Parscher Kirche (Parsch Parish Church)

The parish church of the exclusive district of Parsch is a real hidden gem: One of the first modern churches that were built in Austria after WWII. With the end of the war, millions of ethnic Germans were expelled from all over Eastern Europe, many of whom moved to Salzburg. With the economic recovery of the city, additional people were attracted and the city grew rapidly. To keep up with this growth, several modern churches were built in the 1950ies and 1960ies. The one of Parsch was the first.

Its official name is "Pfarrkirche Parsch zum Kostbaren Blut" and was built between 1954 and 1956. It was based on a 19th century farmhouse that had belonged to the monastery of St. Peter. The architects in charge called themselves "Arbeitsgruppe 4" ("working group 4") and comprised of the established architects of Wilhelm Holzbauer, Friedrich Kurrent and Johannes Spalt. The main entrance of the Pfarrkirche Parsch was created by Richard Kurt Fischer following the designs of the famous Austrian expressionist Oskar Kokoschka.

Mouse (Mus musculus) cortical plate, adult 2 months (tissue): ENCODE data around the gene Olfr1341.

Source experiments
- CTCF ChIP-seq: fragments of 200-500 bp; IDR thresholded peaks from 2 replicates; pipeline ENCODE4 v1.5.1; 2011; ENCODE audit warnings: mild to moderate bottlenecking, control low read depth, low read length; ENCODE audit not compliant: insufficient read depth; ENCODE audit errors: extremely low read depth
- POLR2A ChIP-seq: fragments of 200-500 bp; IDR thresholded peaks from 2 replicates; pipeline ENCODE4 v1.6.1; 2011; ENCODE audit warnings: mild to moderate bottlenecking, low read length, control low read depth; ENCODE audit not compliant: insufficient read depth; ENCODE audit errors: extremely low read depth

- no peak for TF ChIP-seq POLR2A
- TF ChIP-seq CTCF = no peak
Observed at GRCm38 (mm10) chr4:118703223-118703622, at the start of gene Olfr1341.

The central room inside the church is dominated by a large, modern marble altar. The architects took great care to take the original use of the site by a farmhouse into consideration with the designs for the church. Note that there are several other churches that followed the Parscher Kirche; in addition to the Baroque churches and the historicist ones of the late 19th century, the 1950ies and 1960ies were the most important period of church construction in Salzburg.

Hidden Treasures of Salzburg

Website of the Parsch parish

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